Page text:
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Event Item: 00085
Lucian Freud at the Haag
Exhibition: 16th Feb 2008 to 8th Jun 2008
German-born British painter Lucian Freud (b. 1922) is famous around the world for his intimate and revealing portraits and nudes. With his keen eye and highly personal approach, he lays bare the hidden feelings and thoughts of his subjects. The aim is not to achieve any superficial or flattering likeness, but to reveal the essence of the subject's inner being. The results are impressive and extremely private portraits of vulnerable individuals.

Lucian Freud, grandson of psychiatrist Sigmund Freud, was born in Berlin in 1922. He moved with his parents to London in the thirties and in 1939 acquired British nationality. Following his training in London and East Anglia, he quickly became friends with Francis Bacon, with whom he was to be one of the founders of the 'London School'. In 1954, together with Bacon and Ben Nicholson, he represented Britain at the Venice Biennale. Ever since then, he has been regarded as one of Britain's greatest living artists.

Through into the 1950s, Freud worked in a flat, schematic style that seemed to leave little room for personal interpretation. In the late '50s, however, he abandoned his precious sable brushes in favour of broader hog's hair ones and started to work on his feet rather than sitting down. The change had a major impact on his style: his work became looser, with a heavier impasto, more voluptuous models and more use of light and shadow. He uses this highly distinctive new style to depict his models in merciless detail. His view of the world leaves no room for sentimentality or embarrassment. Sagging bellies, wrinkles, bags under the eyes, double chins and folds - nothing about his models escapes him. Yet his pictures are by no means a mechanical reproduction of what he sees before him; they are autonomous works of art created not with the aim of achieving a mere likeness, but rather to create a portrait of what the subject actually is. And Freud is merciless not just to other people, but also to himself. When he heard that two of his incisors would have to go, he immediately started planning a 'self portrait without front teeth'.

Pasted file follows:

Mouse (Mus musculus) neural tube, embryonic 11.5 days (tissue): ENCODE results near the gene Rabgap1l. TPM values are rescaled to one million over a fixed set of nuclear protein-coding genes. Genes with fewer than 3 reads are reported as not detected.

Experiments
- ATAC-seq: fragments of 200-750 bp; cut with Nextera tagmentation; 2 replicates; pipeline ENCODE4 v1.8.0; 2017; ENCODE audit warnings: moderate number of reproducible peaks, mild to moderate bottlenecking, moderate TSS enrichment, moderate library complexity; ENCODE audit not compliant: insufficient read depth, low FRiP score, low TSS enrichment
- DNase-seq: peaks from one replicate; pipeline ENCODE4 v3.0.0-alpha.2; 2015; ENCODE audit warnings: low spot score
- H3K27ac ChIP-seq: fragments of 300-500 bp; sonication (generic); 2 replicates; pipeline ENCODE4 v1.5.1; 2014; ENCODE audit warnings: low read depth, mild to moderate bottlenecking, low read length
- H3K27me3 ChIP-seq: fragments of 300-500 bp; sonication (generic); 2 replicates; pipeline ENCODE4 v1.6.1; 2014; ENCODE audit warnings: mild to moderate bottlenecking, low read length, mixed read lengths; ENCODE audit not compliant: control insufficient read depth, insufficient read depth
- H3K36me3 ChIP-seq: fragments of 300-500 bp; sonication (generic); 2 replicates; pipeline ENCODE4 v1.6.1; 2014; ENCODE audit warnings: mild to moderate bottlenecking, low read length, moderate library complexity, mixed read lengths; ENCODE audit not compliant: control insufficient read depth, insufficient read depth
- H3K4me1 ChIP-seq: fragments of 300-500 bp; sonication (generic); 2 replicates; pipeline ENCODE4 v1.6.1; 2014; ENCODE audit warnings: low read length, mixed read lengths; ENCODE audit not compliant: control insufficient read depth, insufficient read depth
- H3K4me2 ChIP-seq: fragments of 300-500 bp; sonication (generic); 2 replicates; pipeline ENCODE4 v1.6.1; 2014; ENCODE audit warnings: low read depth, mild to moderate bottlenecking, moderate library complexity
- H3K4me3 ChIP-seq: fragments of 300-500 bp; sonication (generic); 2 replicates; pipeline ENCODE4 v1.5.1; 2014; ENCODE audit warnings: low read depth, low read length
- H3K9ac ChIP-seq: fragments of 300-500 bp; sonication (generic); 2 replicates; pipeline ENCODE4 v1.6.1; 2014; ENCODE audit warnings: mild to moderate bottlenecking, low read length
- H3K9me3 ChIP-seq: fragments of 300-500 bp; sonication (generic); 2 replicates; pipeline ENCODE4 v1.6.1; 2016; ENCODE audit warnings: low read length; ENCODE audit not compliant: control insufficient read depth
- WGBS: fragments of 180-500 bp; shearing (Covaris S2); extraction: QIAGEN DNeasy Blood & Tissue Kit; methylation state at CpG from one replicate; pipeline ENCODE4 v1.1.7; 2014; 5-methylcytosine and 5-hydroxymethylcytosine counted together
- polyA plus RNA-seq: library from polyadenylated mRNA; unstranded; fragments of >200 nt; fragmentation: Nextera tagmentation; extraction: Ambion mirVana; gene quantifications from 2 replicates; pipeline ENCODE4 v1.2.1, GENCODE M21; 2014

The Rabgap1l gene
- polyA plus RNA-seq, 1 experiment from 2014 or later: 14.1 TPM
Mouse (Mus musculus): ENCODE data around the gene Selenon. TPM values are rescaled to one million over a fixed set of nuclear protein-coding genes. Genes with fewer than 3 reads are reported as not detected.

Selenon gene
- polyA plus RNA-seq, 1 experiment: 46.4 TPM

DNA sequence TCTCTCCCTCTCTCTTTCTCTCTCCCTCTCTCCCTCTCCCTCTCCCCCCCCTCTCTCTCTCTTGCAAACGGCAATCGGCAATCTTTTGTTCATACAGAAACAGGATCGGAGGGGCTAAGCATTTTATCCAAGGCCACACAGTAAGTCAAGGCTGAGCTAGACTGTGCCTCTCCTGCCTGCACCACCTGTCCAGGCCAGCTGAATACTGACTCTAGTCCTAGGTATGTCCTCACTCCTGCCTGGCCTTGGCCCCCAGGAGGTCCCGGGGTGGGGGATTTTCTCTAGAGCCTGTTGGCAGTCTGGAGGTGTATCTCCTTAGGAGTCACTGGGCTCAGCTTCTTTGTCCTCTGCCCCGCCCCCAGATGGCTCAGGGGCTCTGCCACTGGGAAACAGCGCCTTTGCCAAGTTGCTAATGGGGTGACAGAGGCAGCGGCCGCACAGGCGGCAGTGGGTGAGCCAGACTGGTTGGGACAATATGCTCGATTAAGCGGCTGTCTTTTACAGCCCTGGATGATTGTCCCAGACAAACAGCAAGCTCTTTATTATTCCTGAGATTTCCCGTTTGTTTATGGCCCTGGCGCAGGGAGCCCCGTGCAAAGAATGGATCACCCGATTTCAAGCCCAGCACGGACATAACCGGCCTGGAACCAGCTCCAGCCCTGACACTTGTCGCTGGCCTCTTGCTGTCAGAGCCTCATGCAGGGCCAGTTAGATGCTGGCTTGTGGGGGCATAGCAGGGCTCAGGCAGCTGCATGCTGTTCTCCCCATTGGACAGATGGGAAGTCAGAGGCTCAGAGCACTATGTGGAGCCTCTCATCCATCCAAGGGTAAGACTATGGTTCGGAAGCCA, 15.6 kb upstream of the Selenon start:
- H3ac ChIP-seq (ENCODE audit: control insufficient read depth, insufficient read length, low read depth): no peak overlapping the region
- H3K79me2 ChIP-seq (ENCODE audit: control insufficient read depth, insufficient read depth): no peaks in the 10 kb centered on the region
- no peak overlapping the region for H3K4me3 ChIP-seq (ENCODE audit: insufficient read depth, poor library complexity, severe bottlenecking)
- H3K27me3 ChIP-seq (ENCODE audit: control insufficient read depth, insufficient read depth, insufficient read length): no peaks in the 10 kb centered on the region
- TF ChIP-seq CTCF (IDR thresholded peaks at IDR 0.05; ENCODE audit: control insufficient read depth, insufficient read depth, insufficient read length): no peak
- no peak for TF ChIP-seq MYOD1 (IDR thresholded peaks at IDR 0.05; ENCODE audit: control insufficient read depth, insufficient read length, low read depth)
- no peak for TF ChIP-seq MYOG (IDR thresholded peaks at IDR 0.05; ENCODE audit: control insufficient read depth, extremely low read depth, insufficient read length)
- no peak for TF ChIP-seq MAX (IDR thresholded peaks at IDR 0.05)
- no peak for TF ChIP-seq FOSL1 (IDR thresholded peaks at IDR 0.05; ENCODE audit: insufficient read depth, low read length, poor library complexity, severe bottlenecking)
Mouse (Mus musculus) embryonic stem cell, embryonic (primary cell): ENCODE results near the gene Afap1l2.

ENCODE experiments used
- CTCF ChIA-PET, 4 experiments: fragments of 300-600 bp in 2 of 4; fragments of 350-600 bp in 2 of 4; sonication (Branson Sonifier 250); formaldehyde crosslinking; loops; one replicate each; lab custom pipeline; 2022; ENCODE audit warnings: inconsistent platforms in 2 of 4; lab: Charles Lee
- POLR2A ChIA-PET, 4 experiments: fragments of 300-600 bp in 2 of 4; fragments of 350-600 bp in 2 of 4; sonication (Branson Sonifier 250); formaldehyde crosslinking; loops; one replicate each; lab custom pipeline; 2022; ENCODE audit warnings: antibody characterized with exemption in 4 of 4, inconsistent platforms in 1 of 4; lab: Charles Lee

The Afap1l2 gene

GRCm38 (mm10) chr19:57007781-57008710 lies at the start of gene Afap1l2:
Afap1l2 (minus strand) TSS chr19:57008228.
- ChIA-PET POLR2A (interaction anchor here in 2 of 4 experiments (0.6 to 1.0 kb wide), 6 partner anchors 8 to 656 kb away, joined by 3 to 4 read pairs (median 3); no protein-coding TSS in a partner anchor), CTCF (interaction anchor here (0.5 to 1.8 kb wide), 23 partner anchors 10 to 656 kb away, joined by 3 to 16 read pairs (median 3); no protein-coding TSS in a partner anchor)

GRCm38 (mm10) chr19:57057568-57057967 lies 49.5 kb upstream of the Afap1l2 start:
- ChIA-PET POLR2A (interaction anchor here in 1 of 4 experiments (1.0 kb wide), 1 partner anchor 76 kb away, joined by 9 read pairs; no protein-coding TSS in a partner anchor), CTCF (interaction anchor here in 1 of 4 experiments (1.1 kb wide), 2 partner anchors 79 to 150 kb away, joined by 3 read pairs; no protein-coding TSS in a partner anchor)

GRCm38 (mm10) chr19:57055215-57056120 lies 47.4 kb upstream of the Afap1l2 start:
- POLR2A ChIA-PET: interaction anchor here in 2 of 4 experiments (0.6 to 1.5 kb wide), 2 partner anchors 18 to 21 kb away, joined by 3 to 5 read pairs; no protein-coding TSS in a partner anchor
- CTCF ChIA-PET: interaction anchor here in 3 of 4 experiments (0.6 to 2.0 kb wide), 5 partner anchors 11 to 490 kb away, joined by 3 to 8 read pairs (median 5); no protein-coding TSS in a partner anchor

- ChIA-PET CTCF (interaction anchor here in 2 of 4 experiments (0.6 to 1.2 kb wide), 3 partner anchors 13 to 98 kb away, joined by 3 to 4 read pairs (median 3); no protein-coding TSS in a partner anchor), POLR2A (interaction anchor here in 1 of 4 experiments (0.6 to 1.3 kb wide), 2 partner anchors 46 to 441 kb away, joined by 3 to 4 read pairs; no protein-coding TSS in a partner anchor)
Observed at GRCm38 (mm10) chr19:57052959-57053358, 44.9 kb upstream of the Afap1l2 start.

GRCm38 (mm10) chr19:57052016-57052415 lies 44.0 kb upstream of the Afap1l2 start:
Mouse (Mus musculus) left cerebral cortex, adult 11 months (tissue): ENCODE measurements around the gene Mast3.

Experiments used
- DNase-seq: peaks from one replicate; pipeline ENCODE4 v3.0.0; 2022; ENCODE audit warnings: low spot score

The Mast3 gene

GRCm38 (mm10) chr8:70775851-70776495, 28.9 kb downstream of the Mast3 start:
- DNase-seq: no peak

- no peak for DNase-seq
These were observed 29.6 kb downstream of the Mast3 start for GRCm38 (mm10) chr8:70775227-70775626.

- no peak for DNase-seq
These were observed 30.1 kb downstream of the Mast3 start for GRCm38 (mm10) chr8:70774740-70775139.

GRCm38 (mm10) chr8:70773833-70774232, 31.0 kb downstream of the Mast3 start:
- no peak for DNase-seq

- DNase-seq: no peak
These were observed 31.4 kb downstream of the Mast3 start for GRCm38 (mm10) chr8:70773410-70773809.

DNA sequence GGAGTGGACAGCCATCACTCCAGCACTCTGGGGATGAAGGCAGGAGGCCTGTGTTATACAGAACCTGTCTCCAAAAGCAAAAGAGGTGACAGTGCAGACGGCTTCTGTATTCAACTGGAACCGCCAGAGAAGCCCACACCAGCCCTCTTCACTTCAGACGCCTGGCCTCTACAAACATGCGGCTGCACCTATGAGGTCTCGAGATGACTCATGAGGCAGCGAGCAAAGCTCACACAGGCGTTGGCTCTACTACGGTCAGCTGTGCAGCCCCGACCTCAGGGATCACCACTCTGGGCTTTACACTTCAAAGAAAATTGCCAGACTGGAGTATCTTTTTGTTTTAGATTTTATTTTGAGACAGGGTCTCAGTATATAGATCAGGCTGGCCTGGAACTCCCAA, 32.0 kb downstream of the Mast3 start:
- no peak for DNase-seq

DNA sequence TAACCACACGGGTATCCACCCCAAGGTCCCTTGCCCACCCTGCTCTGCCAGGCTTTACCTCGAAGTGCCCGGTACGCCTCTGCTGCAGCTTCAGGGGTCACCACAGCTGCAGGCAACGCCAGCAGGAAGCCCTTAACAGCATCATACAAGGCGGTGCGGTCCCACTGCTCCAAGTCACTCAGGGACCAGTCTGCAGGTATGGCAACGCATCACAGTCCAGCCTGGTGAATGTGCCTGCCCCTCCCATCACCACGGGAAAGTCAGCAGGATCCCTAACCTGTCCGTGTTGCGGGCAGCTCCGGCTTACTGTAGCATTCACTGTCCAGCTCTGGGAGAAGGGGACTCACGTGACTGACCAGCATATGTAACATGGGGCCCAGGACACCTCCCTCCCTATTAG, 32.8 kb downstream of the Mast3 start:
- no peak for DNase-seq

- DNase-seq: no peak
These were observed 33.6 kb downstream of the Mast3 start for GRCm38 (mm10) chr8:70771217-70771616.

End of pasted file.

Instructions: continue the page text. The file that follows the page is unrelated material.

Lucian Freud asks a great deal of his models. They have to pose many times, at frequent intervals and for long periods. Because he believes that the subject influences the whole world around them, they have to be present and in the right pose even when Freud is working on a completely different part of the canvas. His subjects are often people close to him: friends, family, fellow-artists, children or lovers. As a result, his portraits and nudes possess an extraordinary intensity. For example, Night Portrait, Face Down, painted in 1999/2000, is an intense depiction of a naked woman slumped on her belly across a bed. She lies with her eyes closed, entirely at the mercy of the artist's gaze.

Classical tradition
At a time when abstraction and minimalism reigned supreme, Freud remained faithful to his realistic manner of painting, in which both form and subject were rooted deeply in the classical tradition. His heroes were masters of the past like Chardin, Constable and Frans Hals. It was not until the 1980s, with the revival of interest in figurative painting, that his work began to be internationally appreciated. Around that time, his paintings tended to be increasingly large and therefore monumental. His 1994 portrait Leigh under the Skylight shows a corpulent man seen from a low angle - a classical nude, but big, rough and impressive. The memorable female nude Standing by the Rags, painted in 1988/89 and on loan from the Tate Gallery, will also be on show at the Gemeentemuseum.

Gemeentemuseum, Stadhouderslaan 41, 2517 HV Den Haag.
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